Wednesday, August 5, 2009

The Boob Police – baby, 10 days old

About 10 days in, I decided to go to the breastfeeding moms group at the hospital. Getting there was quite a feat. It started at 10:30 and I somehow couldn’t make it there on time. It’s crazy when you think – it’s not like we were really sleeping at night! There was a large crowd there – mostly with somewhat older babies. Each introduced themselves and explained any issue that they might be having. We got to me. I was in such a hormone state I could barely keep my voice steady while I introduced myself. I explained that the baby tended to want to eat / be attached to me for hours on end in the night. She’d sort of fall asleep at the boob (I would try EVERYTHING to wake her up and make her eat, as she’d wake up and cry the second I unlatched her. I tried tickling her feet or, as one friend suggested, putting a cold washcloth on them!), but wouldn’t come off. So I’d get no sleep at all. This tended to go on for HOURS at night. I’d be struggling to stay awake in the chair (for fear of dropping her if I crashed) while she would eat and nap on me. My husband might manage some sleep curled up on the floor (he was trying so hard to be supportive and get up when I got up.), but not much there either. I finally summarized that she seemed to be using me as a pacifier (yes, I tried a pacifier instead, but it didn’t work as well.). The other moms had some good suggestions – try warming up her bed so that she isn’t going from your warm body to a cold bed – she might not notice so much. But the shirt you are wearing near her (but not close enough to cover her) in the crib, so that she smells that and smells you. The lactation consultant went last – she was overall nice, but, well, they do sort of have their agenda… Her response was that babies for all time have been born with mommies, not pacifiers. So maybe she’s not using you as a pacifier, but using the pacifier as a mommy. I was SO exhausted and beyond reasonable thought then that it didn’t even occur to me to question this logic. It wasn’t until I told my husband and he laughed out loud that I realized the rhetoric. Luckily my Mom had already been semi-converted to the world of pacifiers, so she didn’t comment. I should probably explain…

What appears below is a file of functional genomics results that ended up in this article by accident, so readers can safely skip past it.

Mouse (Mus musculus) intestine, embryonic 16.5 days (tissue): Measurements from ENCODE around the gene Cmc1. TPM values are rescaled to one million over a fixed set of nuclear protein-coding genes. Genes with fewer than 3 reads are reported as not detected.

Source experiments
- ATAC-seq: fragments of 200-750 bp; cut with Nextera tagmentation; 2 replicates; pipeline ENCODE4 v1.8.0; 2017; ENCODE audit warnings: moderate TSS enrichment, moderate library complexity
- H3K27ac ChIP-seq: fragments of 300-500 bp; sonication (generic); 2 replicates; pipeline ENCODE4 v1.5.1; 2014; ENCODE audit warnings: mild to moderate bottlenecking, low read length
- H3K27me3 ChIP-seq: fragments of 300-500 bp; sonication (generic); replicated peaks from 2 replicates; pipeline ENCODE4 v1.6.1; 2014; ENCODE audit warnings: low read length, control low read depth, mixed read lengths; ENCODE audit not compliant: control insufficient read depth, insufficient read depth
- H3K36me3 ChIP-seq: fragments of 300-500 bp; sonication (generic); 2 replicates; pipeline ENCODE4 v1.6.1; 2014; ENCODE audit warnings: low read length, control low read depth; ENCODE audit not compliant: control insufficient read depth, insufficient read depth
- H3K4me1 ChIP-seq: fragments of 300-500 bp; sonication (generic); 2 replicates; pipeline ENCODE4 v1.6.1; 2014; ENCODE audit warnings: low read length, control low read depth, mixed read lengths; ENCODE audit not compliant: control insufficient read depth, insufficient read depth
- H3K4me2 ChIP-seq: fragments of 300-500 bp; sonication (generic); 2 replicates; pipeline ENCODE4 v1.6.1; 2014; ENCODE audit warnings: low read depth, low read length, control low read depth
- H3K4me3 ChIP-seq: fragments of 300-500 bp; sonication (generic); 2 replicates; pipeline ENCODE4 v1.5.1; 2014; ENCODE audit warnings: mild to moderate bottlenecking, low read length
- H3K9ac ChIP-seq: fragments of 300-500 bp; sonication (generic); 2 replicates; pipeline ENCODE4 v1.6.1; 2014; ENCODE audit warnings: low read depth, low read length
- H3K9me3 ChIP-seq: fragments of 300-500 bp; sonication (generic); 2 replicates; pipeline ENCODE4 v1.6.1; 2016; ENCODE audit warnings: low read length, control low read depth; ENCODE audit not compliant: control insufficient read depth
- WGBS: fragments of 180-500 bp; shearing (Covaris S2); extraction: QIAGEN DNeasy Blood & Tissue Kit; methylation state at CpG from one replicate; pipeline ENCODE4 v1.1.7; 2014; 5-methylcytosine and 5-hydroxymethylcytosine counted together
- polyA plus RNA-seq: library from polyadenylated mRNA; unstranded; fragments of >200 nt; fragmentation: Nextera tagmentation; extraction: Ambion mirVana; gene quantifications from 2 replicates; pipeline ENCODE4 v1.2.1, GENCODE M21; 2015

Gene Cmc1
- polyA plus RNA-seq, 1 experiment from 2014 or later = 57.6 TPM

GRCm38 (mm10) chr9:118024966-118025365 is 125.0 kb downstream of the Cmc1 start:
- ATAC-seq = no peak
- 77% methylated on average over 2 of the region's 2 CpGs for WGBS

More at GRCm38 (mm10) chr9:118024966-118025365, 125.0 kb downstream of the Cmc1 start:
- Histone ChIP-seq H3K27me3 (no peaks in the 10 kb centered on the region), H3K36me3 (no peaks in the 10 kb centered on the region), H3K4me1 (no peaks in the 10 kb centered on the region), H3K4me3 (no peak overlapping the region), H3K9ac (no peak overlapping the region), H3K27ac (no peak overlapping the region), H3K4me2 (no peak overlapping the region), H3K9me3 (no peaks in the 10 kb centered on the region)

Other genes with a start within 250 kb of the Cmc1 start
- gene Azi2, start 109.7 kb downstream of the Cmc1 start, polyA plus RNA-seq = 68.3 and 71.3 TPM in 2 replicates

My grandmother had been adamantly anti-pacifier. “You don’t put a plug in a child, you figure out what the child needs.” None of her children had pacifiers. None of her grandchildren had pacifiers – she would have stolen them out of our mouths. Most of her great grandchildren didn’t have pacifiers (you had to move to another state to get away with that. Seriously – most of them were born after my grandmother had passed away, but my cousins held strict to the tradition!). It was taboo in my family. I’d upheld this taboo myself for a long time (this was easy for me to do because I’m very good at parenting in theory. Parenting in practice is much harder.). Anyway, during my pregnancy I’d read an article that the American Academy of Pediatrics now recommended pacifiers to help prevent SIDS. I saw a showdown coming… To be honest, the anticipated showdown wasn’t as bad as I thought – none of my cousins mentioned that I’d included pacifiers on the registry and my Mom only pushed back a few times in our initial discussions and dropped it by the time the baby arrived.

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